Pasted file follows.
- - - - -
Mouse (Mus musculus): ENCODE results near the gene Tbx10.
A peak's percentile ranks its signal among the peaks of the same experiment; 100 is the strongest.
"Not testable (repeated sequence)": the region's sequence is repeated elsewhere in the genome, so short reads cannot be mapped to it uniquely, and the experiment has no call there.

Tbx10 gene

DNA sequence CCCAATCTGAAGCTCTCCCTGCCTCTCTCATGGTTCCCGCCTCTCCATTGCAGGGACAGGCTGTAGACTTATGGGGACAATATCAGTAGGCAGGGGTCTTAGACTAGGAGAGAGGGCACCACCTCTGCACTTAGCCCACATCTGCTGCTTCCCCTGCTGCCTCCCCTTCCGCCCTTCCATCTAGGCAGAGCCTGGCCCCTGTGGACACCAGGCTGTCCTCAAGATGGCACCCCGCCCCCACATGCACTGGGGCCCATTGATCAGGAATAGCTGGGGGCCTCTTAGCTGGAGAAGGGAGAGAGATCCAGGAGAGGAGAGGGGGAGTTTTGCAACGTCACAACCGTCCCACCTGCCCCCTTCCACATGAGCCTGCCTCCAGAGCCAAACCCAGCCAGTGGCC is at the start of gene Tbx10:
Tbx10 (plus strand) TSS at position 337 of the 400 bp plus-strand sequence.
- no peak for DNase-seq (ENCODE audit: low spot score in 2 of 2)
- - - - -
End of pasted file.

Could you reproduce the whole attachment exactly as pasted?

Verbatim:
Mouse (Mus musculus): ENCODE results near the gene Tbx10.
A peak's percentile ranks its signal among the peaks of the same experiment; 100 is the strongest.
"Not testable (repeated sequence)": the region's sequence is repeated elsewhere in the genome, so short reads cannot be mapped to it uniquely, and the experiment has no call there.

Tbx10 gene

DNA sequence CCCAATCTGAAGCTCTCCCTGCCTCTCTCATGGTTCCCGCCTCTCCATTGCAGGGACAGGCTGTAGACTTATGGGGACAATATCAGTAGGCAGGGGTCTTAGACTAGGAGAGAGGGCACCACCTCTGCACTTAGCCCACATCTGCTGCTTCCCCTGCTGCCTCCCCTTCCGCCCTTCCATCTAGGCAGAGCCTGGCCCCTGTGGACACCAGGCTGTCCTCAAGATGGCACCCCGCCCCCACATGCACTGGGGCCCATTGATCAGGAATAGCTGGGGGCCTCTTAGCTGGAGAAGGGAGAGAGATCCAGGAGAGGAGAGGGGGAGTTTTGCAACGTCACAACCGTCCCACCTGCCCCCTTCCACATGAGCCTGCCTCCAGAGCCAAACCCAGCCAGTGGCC is at the start of gene Tbx10:
Tbx10 (plus strand) TSS at position 337 of the 400 bp plus-strand sequence.
- no peak for DNase-seq (ENCODE audit: low spot score in 2 of 2)